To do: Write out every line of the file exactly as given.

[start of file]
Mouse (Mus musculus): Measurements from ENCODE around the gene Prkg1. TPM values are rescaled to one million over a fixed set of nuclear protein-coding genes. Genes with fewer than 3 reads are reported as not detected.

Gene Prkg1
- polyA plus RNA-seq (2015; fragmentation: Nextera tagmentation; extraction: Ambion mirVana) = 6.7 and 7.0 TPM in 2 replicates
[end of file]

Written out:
Mouse (Mus musculus): Measurements from ENCODE around the gene Prkg1. TPM values are rescaled to one million over a fixed set of nuclear protein-coding genes. Genes with fewer than 3 reads are reported as not detected.

Gene Prkg1
- polyA plus RNA-seq (2015; fragmentation: Nextera tagmentation; extraction: Ambion mirVana) = 6.7 and 7.0 TPM in 2 replicates